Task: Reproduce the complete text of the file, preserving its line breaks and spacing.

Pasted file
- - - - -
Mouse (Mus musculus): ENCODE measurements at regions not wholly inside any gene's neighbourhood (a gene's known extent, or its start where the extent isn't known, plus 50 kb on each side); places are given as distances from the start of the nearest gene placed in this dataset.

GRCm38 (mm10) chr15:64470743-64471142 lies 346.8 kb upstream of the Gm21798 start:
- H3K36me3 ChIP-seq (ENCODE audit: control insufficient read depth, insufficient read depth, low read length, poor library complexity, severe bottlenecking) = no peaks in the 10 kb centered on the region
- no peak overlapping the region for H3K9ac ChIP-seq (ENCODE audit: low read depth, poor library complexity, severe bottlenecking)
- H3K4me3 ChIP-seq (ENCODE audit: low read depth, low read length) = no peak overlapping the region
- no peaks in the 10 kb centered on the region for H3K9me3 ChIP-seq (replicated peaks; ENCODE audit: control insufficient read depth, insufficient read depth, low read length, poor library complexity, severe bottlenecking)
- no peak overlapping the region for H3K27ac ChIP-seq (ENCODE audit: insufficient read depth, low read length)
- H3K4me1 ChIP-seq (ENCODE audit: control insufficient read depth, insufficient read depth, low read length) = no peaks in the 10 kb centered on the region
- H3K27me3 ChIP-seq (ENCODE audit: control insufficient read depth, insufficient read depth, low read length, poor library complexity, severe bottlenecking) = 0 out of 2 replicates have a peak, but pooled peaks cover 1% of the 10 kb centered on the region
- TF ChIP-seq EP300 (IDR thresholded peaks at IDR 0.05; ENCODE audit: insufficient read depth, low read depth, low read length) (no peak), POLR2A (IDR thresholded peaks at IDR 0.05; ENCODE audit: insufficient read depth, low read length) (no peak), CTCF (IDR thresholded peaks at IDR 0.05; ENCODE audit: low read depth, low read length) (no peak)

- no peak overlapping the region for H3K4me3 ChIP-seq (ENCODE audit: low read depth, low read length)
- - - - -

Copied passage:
Mouse (Mus musculus): ENCODE measurements at regions not wholly inside any gene's neighbourhood (a gene's known extent, or its start where the extent isn't known, plus 50 kb on each side); places are given as distances from the start of the nearest gene placed in this dataset.

GRCm38 (mm10) chr15:64470743-64471142 lies 346.8 kb upstream of the Gm21798 start:
- H3K36me3 ChIP-seq (ENCODE audit: control insufficient read depth, insufficient read depth, low read length, poor library complexity, severe bottlenecking) = no peaks in the 10 kb centered on the region
- no peak overlapping the region for H3K9ac ChIP-seq (ENCODE audit: low read depth, poor library complexity, severe bottlenecking)
- H3K4me3 ChIP-seq (ENCODE audit: low read depth, low read length) = no peak overlapping the region
- no peaks in the 10 kb centered on the region for H3K9me3 ChIP-seq (replicated peaks; ENCODE audit: control insufficient read depth, insufficient read depth, low read length, poor library complexity, severe bottlenecking)
- no peak overlapping the region for H3K27ac ChIP-seq (ENCODE audit: insufficient read depth, low read length)
- H3K4me1 ChIP-seq (ENCODE audit: control insufficient read depth, insufficient read depth, low read length) = no peaks in the 10 kb centered on the region
- H3K27me3 ChIP-seq (ENCODE audit: control insufficient read depth, insufficient read depth, low read length, poor library complexity, severe bottlenecking) = 0 out of 2 replicates have a peak, but pooled peaks cover 1% of the 10 kb centered on the region
- TF ChIP-seq EP300 (IDR thresholded peaks at IDR 0.05; ENCODE audit: insufficient read depth, low read depth, low read length) (no peak), POLR2A (IDR thresholded peaks at IDR 0.05; ENCODE audit: insufficient read depth, low read length) (no peak), CTCF (IDR thresholded peaks at IDR 0.05; ENCODE audit: low read depth, low read length) (no peak)

- no peak overlapping the region for H3K4me3 ChIP-seq (ENCODE audit: low read depth, low read length)